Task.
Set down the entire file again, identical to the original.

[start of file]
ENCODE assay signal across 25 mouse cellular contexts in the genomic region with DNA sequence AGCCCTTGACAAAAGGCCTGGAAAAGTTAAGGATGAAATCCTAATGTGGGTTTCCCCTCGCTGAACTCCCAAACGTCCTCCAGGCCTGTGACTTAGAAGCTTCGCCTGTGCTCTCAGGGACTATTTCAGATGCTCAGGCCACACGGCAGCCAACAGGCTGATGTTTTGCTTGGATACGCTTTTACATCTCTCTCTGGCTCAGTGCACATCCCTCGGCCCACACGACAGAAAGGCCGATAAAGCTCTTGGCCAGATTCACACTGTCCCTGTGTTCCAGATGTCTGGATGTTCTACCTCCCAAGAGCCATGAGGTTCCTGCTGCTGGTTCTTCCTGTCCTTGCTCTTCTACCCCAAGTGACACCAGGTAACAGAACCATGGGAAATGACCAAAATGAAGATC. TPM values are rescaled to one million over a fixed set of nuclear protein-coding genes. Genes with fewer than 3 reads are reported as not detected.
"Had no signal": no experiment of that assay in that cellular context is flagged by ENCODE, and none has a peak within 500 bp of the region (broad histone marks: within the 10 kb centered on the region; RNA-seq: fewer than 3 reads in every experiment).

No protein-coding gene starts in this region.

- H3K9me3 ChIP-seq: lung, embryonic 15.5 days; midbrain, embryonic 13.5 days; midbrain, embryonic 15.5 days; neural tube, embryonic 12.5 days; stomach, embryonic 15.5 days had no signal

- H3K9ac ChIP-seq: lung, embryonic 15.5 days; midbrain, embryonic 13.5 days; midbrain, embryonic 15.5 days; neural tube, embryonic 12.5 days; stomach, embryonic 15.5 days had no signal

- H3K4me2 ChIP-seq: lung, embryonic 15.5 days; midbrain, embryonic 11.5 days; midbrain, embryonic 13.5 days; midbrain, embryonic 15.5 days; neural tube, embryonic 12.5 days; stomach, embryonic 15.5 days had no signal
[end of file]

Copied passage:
ENCODE assay signal across 25 mouse cellular contexts in the genomic region with DNA sequence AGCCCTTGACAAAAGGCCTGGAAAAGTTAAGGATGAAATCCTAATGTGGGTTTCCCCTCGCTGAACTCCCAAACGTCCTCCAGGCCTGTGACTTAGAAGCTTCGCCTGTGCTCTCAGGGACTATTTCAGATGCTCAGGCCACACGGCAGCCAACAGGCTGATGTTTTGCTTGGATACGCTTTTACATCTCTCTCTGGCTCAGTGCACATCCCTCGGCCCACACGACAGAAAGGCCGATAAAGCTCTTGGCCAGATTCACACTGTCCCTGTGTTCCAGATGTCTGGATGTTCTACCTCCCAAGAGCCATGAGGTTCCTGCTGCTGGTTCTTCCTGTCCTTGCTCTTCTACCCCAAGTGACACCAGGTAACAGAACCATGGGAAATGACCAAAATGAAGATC. TPM values are rescaled to one million over a fixed set of nuclear protein-coding genes. Genes with fewer than 3 reads are reported as not detected.
"Had no signal": no experiment of that assay in that cellular context is flagged by ENCODE, and none has a peak within 500 bp of the region (broad histone marks: within the 10 kb centered on the region; RNA-seq: fewer than 3 reads in every experiment).

No protein-coding gene starts in this region.

- H3K9me3 ChIP-seq: lung, embryonic 15.5 days; midbrain, embryonic 13.5 days; midbrain, embryonic 15.5 days; neural tube, embryonic 12.5 days; stomach, embryonic 15.5 days had no signal

- H3K9ac ChIP-seq: lung, embryonic 15.5 days; midbrain, embryonic 13.5 days; midbrain, embryonic 15.5 days; neural tube, embryonic 12.5 days; stomach, embryonic 15.5 days had no signal

- H3K4me2 ChIP-seq: lung, embryonic 15.5 days; midbrain, embryonic 11.5 days; midbrain, embryonic 13.5 days; midbrain, embryonic 15.5 days; neural tube, embryonic 12.5 days; stomach, embryonic 15.5 days had no signal